5. Tell your cat that you love him/her. Also tell the kitty that YOU are the Alpha Animal of the household. :-)

6. Pick up the washcloth and then firmly grab your cat and dab at his forehead, cheeks, inside the ears and neck. You do these areas first to make a barrier of water for the fleas. They will run away from the water. By doing the head first, you are not pushing fleas towards your cat's eyes, nose and mouth.

7. Wet and soap up all parts of your cat, as best as you can. This may involve forcible wrestling holds and possible escape and recapture. For a few moments, as you massage the soap into the skin - your cats may even enjoy having that itching stop as someone else does the rubbing.

8. When you feel that all has been soaped, start rinsing. This is great with the hose and nozzle. Otherwise, a new, clean wet washcloth might be the best tool. Gently, run your hand down wet limbs and the tail to squeeze rinse water into the tub.

9. Scoop up your clean, wet kitty with one hand while you simultaneously sit on the closed-lid toilet or a chair and put one towel on your lap. Plop kitty into the towel and wrap him up. Then rub various parts through the towel while continuously saying "I love you." It's a trust thing.

10. When the first towel is rather well-saturated, grab the second towel to rub areas of damp fur which you uncover.

11. When the second towel is saturated, take your cat to the warm drying room so it can recover, physically and emotionally.

After Bath Drying Fluffballs

Skeeter, the 2 1/2 year old cat, chose a sunny window for more drying.

Skeeter, the 2 1/2 year old cat, chose a sunny window for more drying.

The 4-month-old kitten, Cincy, found that a snack helped after the bath.

The 4-month-old kitten, Cincy, found that a snack helped after the bath.

Cincy is dry in some places and damp in others.

Cincy is dry in some places and damp in others.

How Do Fleas Attack Indoor-Only Cats?

Although flea infestation of indoor cats is less common than for outdoor cats, it happens. Humans can carry fleas inside, just from their own travels out in the world or in their own yard. Fleas are smart and ingenious. Once they do hitch a ride inside, if there is a nice tasty "host," such as a cat or a dog, they will find it and start their dirty work of biting.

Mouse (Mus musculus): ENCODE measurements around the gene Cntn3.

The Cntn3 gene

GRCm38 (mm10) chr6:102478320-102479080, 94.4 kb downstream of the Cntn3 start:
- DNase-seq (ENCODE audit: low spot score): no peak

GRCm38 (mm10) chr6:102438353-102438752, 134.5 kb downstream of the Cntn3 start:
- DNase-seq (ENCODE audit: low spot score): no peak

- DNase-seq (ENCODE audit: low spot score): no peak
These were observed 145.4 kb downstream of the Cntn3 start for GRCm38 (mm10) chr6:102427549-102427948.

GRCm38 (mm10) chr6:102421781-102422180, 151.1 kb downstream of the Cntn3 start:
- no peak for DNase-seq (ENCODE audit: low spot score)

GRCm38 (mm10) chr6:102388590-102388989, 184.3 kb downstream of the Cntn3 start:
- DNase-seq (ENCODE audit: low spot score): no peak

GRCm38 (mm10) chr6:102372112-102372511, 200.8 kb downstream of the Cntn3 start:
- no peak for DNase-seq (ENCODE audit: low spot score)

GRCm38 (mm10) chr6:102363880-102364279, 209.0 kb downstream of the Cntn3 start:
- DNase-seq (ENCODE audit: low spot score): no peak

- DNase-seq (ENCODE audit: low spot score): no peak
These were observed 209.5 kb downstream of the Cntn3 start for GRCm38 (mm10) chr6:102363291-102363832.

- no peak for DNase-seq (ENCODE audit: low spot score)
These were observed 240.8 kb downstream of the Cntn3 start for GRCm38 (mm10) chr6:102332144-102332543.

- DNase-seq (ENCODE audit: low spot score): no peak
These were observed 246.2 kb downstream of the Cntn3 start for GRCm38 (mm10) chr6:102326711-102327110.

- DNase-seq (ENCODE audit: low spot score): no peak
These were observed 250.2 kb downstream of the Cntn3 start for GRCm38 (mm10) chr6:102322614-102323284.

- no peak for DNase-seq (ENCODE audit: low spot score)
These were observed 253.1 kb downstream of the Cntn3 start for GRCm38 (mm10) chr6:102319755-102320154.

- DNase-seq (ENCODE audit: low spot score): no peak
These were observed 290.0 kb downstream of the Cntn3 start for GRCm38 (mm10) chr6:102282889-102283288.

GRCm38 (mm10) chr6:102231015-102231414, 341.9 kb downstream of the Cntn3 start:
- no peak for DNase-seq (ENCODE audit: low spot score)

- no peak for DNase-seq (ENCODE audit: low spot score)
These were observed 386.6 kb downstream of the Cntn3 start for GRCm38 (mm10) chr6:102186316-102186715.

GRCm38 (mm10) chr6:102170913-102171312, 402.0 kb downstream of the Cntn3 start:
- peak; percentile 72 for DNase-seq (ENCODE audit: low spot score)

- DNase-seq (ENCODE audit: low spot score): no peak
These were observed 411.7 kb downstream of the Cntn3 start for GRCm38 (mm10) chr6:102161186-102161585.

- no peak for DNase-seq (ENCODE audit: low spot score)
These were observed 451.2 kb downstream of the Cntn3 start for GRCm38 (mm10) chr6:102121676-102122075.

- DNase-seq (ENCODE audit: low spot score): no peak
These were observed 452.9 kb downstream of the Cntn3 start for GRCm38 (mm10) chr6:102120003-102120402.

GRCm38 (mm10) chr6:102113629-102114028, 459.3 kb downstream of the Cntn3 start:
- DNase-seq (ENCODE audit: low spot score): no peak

Mea culpa. I am guilty of complacency. Also, cheapness (or frugality, as some call it.) Since I knew my indoor-only cats are LESS likely to get fleas, I did not give them monthly flea treatments. Please notice the past tense of the verb. I have ordered medicine and will faithfully apply it from now on. This is an "adventure" I do not want to repeat. Perhaps others can learn from my mistake. Please let me know.


About The Author

Maren Morgan is a late-in-life cat person who is totally smitten with her two rescue cats.

This article is accurate and true to the best of the author’s knowledge. It is not meant to substitute for diagnosis, prognosis, treatment, prescription, or formal and individualized advice from a veterinary medical professional. Animals exhibiting signs and symptoms of distress should be seen by a veterinarian immediately.

© 2012 Maren Elizabeth Morgan


Maren Elizabeth Morgan (author) from Pennsylvania on July 19, 2014:

Johne542, good luck with your cat.

Johne542 on July 19, 2014:

Thank you for the sensible critique. Me &amp my neighbor were just preparing to do a little research about this. We got a grab a book from our local library but I think I learned more from this post. I am very glad to see such excellent info being shared freely out there. kkdcdcfkckdd

Joanna from Wilseyville on February 12, 2013:

Too funny Maren, I loved it! I wore welding gloves when I had to wash my cat, once. Never again, yikes! Voted up and funny!

Maren Elizabeth Morgan (author) from Pennsylvania on November 17, 2012:

Ractelbeast, thanks. This is the first time I used Dawn. I like it a lot, and your comment affirms that it is more than an old wives' tale. I will include it into my regular cat health maintenance routines. :)

Jill Spencer from United States on November 16, 2012:

What a first sentence! (And btw, the answer is no.) Voted up. (: One of your best!

ractelbeast from Missouri on November 16, 2012:

Dawn dish soap is pretty awesome. We always use it on kittens and puppies that are too young to use flea and tick shampoo or other preventative medications.